To read the full text, see

2:01 PM


Blog editor's note: Someone once observed that a half a truth is like half a brick--you can throw both a long way. If you are interested in how this notion might apply to President Bush's fifth State of the Union address delivered last night to Congress, I recommend listening to a piece on National Public Radio's "Morning Editon" that does some revealing fact checking. It will be equally interesting to see whether mainstream news media provide similar context or whether they settle for stenography.

To listen to NPR's piece, go to and click on the link to the right of the headline: "Fact Checking the State of the Union Address."

8:13 AM

Monday, January 30, 2006  
Americans Ponder Military Action Against Iran
latest news and polls

Angus Reid Consultants
January 30, 2006

Blog editor's note: Students in my War, Peace and Mass Media course [and others] might do well to keep these poll figures in mind as they read Andrew J. Bacevich's book, "The New American Militarism: How Americans Are Seduced by War," this semester. Even as polls indicate Americans' dismay at being bogged down in Iraq, a majority evidently see nothing wrong with opening the lid to yet another of Pandora's seemingly endless supply of war boxes.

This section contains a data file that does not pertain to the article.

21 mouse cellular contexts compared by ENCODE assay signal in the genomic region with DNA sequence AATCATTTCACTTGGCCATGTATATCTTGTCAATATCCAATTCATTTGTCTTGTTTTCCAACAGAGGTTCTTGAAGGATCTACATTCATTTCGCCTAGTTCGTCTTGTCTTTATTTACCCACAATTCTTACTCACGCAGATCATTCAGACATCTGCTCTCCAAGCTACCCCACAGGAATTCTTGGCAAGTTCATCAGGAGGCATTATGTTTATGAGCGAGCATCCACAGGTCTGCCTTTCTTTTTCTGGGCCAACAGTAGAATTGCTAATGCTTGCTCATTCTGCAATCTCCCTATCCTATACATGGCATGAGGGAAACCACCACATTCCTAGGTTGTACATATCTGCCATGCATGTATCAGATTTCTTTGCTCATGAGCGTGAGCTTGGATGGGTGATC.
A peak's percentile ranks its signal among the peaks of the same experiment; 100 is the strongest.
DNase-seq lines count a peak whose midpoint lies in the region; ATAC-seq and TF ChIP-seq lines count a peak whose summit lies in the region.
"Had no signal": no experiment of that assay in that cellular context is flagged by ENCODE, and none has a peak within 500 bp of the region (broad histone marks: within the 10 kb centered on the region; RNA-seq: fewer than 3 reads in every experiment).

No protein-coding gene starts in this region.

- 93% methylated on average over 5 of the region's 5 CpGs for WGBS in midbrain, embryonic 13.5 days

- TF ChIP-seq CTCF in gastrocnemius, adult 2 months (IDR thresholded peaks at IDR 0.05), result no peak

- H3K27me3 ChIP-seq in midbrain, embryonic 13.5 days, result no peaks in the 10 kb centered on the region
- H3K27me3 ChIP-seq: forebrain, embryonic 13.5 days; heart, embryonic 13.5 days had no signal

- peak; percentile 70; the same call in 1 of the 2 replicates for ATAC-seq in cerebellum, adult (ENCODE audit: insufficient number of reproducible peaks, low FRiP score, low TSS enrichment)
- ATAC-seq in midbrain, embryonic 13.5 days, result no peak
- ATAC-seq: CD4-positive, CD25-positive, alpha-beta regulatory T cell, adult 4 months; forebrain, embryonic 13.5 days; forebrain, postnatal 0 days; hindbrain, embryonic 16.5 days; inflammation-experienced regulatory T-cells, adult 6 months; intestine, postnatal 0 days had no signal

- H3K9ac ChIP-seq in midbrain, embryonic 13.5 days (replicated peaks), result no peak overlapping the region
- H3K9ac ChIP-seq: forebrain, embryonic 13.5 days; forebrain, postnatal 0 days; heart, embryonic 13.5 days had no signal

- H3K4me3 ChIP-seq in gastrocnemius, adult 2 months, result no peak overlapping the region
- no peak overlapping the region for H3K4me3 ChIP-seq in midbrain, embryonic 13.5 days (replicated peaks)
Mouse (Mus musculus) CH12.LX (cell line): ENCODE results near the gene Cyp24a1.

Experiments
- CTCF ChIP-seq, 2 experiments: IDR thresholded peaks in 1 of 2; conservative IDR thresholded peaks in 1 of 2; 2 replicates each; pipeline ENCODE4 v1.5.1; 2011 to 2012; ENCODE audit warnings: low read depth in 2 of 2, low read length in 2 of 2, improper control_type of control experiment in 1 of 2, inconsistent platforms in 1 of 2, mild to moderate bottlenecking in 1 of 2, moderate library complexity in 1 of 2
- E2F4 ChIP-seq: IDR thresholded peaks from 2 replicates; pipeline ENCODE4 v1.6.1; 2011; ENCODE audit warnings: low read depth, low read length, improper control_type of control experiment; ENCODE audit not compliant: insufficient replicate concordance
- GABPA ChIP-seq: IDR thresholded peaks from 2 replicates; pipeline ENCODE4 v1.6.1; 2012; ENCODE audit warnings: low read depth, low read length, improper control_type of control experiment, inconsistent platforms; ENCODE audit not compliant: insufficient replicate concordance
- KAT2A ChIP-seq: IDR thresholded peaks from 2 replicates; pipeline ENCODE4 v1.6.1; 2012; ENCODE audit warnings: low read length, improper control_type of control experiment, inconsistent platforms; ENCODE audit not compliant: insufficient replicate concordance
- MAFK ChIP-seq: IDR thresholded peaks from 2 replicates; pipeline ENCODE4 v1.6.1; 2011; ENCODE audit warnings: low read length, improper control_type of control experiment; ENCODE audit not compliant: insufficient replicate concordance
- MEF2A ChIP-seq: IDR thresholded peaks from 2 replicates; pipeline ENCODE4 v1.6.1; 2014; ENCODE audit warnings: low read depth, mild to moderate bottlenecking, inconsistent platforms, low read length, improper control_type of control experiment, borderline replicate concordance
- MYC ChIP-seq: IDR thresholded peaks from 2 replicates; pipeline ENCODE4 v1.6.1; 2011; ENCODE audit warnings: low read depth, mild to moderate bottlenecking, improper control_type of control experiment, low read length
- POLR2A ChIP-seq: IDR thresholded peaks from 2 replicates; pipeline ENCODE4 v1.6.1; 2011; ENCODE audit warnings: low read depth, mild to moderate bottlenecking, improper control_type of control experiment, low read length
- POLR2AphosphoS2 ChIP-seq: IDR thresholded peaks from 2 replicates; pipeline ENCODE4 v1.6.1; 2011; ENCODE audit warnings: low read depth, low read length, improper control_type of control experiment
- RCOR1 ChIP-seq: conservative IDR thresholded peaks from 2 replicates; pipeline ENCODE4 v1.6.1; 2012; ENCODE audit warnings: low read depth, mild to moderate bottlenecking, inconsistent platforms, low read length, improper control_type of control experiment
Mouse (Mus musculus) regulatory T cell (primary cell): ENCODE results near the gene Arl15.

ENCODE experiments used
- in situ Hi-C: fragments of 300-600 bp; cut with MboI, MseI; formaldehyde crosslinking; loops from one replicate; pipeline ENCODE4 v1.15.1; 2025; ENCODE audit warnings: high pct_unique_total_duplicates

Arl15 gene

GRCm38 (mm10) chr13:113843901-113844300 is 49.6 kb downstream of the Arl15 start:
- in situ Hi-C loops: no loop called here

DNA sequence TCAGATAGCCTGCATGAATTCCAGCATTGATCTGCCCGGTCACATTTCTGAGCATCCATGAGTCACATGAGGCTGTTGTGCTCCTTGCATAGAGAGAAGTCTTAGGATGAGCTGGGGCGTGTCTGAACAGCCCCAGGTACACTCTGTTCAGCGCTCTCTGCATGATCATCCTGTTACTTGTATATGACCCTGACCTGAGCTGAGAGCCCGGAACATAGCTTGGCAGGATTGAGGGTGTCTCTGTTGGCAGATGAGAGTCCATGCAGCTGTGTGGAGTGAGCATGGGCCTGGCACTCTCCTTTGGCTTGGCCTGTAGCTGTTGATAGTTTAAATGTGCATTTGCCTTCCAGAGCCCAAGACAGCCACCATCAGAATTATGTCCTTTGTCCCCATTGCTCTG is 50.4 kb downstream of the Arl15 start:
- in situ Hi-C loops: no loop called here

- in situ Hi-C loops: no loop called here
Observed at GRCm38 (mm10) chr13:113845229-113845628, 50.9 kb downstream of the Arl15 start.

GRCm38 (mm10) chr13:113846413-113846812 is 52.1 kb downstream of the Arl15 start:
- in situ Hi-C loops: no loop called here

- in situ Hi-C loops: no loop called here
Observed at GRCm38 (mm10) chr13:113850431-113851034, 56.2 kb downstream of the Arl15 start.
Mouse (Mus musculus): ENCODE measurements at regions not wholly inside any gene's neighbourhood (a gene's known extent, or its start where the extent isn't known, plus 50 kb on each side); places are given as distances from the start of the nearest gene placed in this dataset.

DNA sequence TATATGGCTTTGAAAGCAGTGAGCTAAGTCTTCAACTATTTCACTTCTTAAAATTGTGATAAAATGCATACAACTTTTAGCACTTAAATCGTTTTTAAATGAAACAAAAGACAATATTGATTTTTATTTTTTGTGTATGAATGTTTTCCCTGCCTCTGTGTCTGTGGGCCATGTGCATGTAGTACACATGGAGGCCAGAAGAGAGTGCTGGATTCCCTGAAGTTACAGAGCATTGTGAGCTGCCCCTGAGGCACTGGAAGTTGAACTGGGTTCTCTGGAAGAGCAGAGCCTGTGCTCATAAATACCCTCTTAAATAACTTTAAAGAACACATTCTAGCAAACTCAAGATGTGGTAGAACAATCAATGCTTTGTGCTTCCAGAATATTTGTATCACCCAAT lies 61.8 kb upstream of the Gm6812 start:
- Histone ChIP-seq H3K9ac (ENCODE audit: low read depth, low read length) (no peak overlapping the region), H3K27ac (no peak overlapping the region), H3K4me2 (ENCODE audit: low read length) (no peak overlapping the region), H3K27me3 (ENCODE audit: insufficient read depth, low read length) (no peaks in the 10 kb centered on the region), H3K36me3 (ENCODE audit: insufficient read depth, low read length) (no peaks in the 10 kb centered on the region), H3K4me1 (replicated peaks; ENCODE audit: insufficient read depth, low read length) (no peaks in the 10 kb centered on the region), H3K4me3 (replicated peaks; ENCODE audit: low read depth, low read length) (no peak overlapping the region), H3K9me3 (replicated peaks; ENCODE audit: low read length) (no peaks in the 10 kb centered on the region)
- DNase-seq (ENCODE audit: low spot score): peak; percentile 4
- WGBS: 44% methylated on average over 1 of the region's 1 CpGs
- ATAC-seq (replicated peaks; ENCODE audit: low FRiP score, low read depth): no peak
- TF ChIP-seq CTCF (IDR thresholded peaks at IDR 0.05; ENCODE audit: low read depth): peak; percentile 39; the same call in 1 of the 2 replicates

(Angus Reid Global Scan) – Many adults in the United States are starting to assess the possibility of a war against Iran, according to three recent public opinion polls. In the survey by Bloomberg and the Los Angeles Times, 57 per cent of respondents support taking military action against the Islamic nation if it continues to produce material that can be used to develop nuclear weapons.

After being branded as part of an "axis of evil" by U.S. president George W. Bush in January 2002, Iran has contended that its nuclear program aims to produce energy, not weapons.

In November 2004, the Iranian government announced a voluntary suspension of its uranium enrichment program following international pressure. In August 2005, Iran resumed uranium conversion activities at the Isfahan facility. Earlier this month, Iran removed the international seals from the Natanz site.

To read the full text, see Angus Reid Consultants

8:41 AM

Sunday, January 29, 2006  
Two Top Papers Ask: Is the Earth Heading for Doom--With an Assist from the White House?